LAS VEGAS, Sept. 15 (UPI) -- NBA Players Association President Derek Fisher said Thursday he believed the union would put up a solid front during future negotiations with league owners.
A letter from Fisher to the players that was leaked Thursday indicated he did not think the owners were less unified.
Fisher gathered Thursday with several players to discuss the ongoing labor talks and he appeared at a news conference in advance of the meeting.
"At the end of the day, we'll have to negotiate a deal," Fisher said as he stood in front of a group of players. "And the only way we'll get a deal done that's fair is with these guys right here.
"Of course, we'd love to be back to work. We'd love for this lockout to end. But we've prepared ourselves for what it may bring. So if it ends tomorrow or if it ends a year from now, we're together and we're ready to tackle the issues that we'll face."
There had been some optimism expressed during talks between the players and owners this week, but CBS Sports.com reported that two owners -- Dan Gilbert of Cleveland and Robert Sarver of Phoenix -- had developed a hard-line approach to the negotiations that had slowed progress.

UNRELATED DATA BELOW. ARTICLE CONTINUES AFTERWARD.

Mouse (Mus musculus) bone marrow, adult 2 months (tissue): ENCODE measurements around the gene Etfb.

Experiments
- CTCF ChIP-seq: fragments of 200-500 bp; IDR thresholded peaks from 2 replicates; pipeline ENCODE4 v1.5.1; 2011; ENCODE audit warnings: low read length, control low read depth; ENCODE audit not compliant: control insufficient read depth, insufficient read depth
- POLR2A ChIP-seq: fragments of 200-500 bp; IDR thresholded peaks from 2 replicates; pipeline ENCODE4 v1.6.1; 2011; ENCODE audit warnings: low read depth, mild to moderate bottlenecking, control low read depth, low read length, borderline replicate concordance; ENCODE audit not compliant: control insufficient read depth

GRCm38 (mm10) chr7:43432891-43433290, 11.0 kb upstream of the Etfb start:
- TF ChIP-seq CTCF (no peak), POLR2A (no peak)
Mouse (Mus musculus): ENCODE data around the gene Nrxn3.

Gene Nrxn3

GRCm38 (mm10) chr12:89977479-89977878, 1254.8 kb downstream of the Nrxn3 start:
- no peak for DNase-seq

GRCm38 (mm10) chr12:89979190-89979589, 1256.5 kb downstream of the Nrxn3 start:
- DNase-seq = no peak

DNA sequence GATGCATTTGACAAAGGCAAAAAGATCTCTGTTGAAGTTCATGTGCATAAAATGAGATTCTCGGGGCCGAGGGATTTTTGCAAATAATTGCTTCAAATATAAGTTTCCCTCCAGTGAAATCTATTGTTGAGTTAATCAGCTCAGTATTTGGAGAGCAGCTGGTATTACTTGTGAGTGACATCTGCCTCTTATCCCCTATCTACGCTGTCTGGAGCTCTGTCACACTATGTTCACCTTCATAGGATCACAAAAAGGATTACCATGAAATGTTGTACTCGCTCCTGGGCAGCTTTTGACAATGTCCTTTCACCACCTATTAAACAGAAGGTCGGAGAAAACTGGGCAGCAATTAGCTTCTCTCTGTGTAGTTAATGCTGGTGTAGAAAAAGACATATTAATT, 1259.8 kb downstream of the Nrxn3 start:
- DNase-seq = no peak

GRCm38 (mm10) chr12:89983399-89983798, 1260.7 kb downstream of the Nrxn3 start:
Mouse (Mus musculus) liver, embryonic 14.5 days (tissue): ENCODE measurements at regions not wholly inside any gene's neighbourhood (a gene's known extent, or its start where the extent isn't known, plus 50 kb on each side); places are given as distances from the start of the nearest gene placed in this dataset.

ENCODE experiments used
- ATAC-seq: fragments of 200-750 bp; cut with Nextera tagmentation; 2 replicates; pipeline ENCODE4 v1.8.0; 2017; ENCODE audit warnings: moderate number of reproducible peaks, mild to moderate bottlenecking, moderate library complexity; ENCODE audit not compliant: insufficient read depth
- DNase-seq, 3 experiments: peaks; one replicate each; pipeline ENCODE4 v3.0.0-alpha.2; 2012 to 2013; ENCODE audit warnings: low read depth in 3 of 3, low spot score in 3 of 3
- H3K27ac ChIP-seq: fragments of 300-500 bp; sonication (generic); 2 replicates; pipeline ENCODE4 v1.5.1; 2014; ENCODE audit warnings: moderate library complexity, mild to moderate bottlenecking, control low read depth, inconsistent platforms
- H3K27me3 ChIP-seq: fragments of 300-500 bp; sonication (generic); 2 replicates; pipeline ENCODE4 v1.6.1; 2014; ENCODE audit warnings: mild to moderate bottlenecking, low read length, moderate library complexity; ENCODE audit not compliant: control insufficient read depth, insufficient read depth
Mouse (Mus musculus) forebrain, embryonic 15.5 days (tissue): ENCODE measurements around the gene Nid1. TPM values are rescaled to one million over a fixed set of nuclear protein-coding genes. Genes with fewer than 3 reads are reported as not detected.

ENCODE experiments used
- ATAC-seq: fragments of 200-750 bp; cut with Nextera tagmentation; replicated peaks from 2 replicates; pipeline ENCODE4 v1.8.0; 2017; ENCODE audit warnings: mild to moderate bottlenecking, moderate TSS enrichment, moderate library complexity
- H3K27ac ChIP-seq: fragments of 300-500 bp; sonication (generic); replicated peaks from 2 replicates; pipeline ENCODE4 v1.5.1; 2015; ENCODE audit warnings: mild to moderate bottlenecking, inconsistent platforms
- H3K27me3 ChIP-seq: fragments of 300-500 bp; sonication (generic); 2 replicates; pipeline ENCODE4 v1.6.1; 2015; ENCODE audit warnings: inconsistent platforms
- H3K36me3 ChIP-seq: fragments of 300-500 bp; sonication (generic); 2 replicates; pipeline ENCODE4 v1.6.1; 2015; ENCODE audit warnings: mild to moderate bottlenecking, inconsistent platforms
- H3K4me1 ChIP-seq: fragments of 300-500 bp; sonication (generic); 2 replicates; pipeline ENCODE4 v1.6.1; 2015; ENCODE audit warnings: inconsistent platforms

The letter Fisher sent to the players indicated he agreed with that report.
"What actually happened in those meetings was discussion, brainstorming and a sharing of options by both sides," the letter said. "The turning point this past Tuesday was not a disagreement between the players and the owners. It was actually a fundamental divide between the owners internally.
"They could not agree with each other on specific points of the deal and therefore it caused conflict within the league and its owners."
While the players were meeting in Las Vegas, the owners held their own gathering in Dallas.
The NBA lockout began July 1. Training camps are scheduled to open Oct. 3 and the opening exhibition games are set for Oct. 9. The first games in the regular season are scheduled for Nov. 1.
Although the league is at odds with its players, the NBA did announce Thursday it had agreed to a five-year collective bargaining agreement with its referees.
The new contract came almost two years after the NBA began the 2009-10 season with replacement officials.